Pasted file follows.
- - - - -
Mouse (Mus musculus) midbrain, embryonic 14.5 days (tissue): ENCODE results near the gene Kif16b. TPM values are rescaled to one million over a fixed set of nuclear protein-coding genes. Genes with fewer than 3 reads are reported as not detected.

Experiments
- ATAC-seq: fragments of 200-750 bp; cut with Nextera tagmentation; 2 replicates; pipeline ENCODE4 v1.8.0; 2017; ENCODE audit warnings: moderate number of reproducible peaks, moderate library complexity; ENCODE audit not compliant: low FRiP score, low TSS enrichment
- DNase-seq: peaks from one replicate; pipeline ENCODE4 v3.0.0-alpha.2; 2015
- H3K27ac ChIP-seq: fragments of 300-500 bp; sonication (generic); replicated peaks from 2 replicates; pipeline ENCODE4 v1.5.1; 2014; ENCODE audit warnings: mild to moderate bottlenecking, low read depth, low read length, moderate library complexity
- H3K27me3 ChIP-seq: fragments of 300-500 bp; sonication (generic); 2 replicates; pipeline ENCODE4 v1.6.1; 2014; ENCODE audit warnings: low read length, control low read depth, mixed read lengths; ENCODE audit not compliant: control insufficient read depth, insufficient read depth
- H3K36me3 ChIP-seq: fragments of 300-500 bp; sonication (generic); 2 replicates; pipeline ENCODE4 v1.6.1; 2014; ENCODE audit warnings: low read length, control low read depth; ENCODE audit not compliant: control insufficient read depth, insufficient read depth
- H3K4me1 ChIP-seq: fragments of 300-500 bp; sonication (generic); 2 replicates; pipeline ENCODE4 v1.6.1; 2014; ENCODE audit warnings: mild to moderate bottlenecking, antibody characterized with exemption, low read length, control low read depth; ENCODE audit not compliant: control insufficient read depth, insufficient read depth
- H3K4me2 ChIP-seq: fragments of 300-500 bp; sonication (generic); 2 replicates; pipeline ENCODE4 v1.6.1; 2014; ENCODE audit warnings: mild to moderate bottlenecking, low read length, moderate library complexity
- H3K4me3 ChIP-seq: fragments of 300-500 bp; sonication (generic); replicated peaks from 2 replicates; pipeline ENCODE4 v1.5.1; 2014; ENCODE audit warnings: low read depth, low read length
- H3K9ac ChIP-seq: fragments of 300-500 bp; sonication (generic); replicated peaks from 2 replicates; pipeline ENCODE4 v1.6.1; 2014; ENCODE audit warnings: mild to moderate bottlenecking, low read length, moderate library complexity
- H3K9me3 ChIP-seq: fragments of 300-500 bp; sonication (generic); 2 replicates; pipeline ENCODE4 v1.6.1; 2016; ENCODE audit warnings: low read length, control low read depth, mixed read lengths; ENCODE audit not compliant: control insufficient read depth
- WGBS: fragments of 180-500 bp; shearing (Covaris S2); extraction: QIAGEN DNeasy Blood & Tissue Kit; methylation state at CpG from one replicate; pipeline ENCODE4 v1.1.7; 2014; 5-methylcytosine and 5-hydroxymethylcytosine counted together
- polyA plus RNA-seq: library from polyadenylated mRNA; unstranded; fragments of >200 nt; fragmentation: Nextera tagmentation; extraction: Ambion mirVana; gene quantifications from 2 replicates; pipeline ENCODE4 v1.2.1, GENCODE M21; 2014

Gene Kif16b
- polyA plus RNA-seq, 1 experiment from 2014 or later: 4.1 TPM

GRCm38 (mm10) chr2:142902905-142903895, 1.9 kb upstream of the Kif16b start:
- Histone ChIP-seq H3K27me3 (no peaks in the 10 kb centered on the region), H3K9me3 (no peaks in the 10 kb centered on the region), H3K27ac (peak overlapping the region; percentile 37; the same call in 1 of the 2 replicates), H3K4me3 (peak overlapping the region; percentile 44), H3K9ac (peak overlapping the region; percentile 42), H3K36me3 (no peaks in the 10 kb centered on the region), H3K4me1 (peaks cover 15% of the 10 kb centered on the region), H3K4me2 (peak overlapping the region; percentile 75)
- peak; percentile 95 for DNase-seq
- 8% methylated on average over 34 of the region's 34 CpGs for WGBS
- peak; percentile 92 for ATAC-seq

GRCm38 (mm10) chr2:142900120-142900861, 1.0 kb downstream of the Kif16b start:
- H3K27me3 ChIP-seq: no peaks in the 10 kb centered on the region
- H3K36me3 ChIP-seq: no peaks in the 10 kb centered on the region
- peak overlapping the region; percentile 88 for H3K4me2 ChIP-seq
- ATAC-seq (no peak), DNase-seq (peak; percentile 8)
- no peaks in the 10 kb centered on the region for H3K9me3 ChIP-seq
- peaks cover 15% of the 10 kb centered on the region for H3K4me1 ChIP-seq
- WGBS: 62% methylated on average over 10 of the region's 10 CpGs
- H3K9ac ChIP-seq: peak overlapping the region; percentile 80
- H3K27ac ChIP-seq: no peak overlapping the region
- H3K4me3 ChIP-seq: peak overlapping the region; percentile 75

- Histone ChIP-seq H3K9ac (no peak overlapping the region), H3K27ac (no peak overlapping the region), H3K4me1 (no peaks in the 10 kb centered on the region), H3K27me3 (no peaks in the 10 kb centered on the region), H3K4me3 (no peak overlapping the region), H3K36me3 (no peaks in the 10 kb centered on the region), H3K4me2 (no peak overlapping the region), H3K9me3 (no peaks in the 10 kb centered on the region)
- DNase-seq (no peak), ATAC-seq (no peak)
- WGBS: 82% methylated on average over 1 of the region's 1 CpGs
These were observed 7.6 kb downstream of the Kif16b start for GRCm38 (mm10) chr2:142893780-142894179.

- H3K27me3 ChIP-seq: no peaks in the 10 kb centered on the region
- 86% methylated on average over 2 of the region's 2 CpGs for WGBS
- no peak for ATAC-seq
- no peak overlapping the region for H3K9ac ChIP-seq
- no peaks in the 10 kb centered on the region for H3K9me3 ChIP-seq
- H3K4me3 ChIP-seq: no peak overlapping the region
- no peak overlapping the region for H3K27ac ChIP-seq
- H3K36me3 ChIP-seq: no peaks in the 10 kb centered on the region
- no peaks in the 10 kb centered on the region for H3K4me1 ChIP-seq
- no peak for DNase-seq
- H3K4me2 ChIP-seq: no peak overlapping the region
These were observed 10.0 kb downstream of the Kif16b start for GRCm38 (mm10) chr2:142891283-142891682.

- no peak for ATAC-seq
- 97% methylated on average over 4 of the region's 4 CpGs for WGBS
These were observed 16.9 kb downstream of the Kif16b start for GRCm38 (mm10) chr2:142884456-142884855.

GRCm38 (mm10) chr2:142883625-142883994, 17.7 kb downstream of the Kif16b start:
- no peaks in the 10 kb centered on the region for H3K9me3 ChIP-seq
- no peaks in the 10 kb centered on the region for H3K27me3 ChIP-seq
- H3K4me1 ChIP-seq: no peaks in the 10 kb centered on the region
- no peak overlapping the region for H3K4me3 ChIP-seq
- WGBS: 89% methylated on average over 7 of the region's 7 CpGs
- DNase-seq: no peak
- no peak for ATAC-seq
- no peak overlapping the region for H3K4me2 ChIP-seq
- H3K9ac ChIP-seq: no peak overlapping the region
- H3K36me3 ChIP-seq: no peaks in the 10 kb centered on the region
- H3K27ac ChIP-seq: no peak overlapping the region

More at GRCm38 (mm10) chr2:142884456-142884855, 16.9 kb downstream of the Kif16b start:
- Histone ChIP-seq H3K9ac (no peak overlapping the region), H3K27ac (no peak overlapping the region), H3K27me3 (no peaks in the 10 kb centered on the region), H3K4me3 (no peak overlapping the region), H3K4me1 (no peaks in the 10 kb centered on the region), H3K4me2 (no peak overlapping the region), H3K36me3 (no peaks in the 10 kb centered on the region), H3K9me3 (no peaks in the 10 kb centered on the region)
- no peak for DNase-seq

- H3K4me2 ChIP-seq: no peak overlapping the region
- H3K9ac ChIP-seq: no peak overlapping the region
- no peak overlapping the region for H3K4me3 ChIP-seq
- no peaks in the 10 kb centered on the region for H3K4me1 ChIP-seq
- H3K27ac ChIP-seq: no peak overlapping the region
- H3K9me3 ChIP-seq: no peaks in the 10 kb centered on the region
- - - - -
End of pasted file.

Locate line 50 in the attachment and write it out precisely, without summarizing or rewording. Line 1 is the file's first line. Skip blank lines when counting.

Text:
- 97% methylated on average over 4 of the region's 4 CpGs for WGBS